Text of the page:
Gerbera bauerii Noble Flora Gold

Well the Show season has almost concluded for 2023 with a number of highlights on display in Central Queensland’s Agriculture Shows.

I thought I would highlight 3 champion plants of the Central Queensland Show Circuits.

The Central Queensland Shows this year featured numerous displays of one of the most dependable varieties of Daisy’s, the Gerbera.

A plant no colour garden should be without.

This striking perennial, with its distinctively shaped and vibrantly coloured flowers has become a favourite of gardeners over the last few decades.

But what was more rewarding for those that visited the Horticultural Pavilions this year was the sheer numbers of the Gerbera bauerii Noble Flora featuring in most Central Queensland Shows.

It is easily one of the most significant Gerbera hybrids available throughout Australia.

The Gerbera bauerii Noble Flora was developed in Bundaberg by well-respected horticulturalist, Eric Bauer.

The flowers of the Gerbera bauerii Noble Flora have been known to reach the size of saucers.

So a visit to any city or country agricultural show this year will provide excellent specimens of this man’s hybridisation skills.

Another plant that has made a big comeback this year were the Cordylines.

With the last few years providing many new varieties with vibrant red, pink or cream foliage’s that can even have huge splashes of colour the Cordylines have become very popular again.

Some hybrid varieties to consider include Red Picotee, with a new growth of cream leaves with red edges which change to green with red edging as the leaves age, Cardinal Stripe, with pinkish-red stripes changing to a reddish green with age and Baby Thai, with green and red leaves.

All of these hybrids were making great displays in the Central Queensland Shows.

Finally the plant that has made a big come back in this year’s Central Queensland Shows the Zygocactus or as it should be correctly known as Schlumbergera.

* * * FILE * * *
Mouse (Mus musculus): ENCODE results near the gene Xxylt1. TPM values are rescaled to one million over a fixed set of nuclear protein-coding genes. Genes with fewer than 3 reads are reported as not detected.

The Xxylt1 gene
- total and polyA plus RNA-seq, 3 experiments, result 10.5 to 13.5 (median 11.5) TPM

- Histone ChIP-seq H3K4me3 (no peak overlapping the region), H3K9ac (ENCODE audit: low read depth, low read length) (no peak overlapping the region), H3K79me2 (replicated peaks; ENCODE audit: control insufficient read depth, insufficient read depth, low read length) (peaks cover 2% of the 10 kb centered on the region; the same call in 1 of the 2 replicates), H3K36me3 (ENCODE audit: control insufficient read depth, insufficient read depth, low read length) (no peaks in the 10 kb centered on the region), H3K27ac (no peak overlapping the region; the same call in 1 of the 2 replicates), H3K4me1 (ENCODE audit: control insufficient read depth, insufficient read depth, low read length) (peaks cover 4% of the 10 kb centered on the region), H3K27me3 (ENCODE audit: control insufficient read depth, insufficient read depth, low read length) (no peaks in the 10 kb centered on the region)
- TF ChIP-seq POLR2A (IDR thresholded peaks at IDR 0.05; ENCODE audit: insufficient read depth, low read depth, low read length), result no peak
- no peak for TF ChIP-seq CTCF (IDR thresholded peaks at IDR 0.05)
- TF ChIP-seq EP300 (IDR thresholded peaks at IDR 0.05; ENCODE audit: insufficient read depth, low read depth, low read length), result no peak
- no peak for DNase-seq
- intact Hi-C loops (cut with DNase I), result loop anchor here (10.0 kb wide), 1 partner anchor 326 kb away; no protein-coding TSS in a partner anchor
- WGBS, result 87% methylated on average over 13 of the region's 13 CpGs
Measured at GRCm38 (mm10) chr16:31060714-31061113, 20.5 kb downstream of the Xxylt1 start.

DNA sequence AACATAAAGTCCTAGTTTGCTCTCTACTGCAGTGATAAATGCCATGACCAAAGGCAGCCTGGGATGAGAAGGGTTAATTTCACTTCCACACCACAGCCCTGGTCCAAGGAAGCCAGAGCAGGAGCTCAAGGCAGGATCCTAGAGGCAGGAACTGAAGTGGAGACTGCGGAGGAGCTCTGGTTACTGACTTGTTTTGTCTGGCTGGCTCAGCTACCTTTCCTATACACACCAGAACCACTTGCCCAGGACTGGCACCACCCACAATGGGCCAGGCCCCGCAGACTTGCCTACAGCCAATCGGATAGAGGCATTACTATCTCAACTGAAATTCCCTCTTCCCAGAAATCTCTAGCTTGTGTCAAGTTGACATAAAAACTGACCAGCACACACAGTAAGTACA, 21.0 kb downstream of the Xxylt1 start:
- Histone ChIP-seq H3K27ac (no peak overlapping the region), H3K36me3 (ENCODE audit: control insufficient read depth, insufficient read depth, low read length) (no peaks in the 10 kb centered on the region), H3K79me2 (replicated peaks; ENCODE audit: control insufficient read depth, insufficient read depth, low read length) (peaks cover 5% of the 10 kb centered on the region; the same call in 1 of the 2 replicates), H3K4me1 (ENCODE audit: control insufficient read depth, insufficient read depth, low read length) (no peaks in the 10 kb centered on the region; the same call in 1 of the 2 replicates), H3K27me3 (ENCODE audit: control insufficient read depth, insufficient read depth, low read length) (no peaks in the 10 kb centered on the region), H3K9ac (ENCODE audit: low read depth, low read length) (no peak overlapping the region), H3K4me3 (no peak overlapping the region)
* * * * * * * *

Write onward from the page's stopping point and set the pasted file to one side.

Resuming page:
The Zygocactus has been a popular bush house plant in Central Queensland for more than 50 years.

Most of our regions shows this year had many flowering healthy specimens of this plant in full bloom.

The Zygocactus is also known by the common names, Christmas Cactus or Crab Cactus.

When it comes to flowering, Zygocactuses are now available in just about every shade imaginable, from the traditional pale lilacs and pinks, to bright shades of oranges and reds, and just about every colour in between, including bicoloured varieties.

Many of the new hybrid varieties now available will flower all year round.

I have recently seen a magnificent display of these hybrids and can easily see why they are such a popular Northern Hemisphere Christmas decoration.

Zygocactus are generally easy to grow, and make an ideal basket plant, with its arching pendulent stems cascading over the edge of the hanging basket, and a multitude of flowers, each appearing on the ends of the stems.

Many enthusiasts will suggest that the more root-bound the plant is, the better the flowering, but it is also important to ensure the roots don’t block any of the drainage hole in the container as this will cause the pot to fill up with water and drowning the plant.

A tell tale sign is the plant appearing limp and discoloured.

Just after these plants stop flowering, there is a resting period for a few weeks, where it is extremely important that the plant does not receive too much water.

By the time spring arrives, the plant will start to regrow, and this is the best time to fertilise and repot. During summer, they should be watered regularly and protected from direct sunlight.

At the end of summer, the plant should be positioned in an area of good light, to guarantee plenty of well-shaped blooms during the winter season.

For plants in hanging baskets, it is also important to occasionally turn the baskets around to enable even growth around the basket.

The Zygocactus originates from Brazil, where they grow as epiphytes, the horticultural equivalent of an animal tick, on many of the rainforest trees, or even on stony ledges found in an area of the Organ Mountains, surrounding Rio De Janiero.

First commercially cultivated in Europe, their winter flowering gave them one of their common names.

That name was the Christmas Cactus, due to their heavy flowering during the Christmas season.

The other common name of Crab Cactus refers to the flattened, jointed stems that resemble a crab’s claw.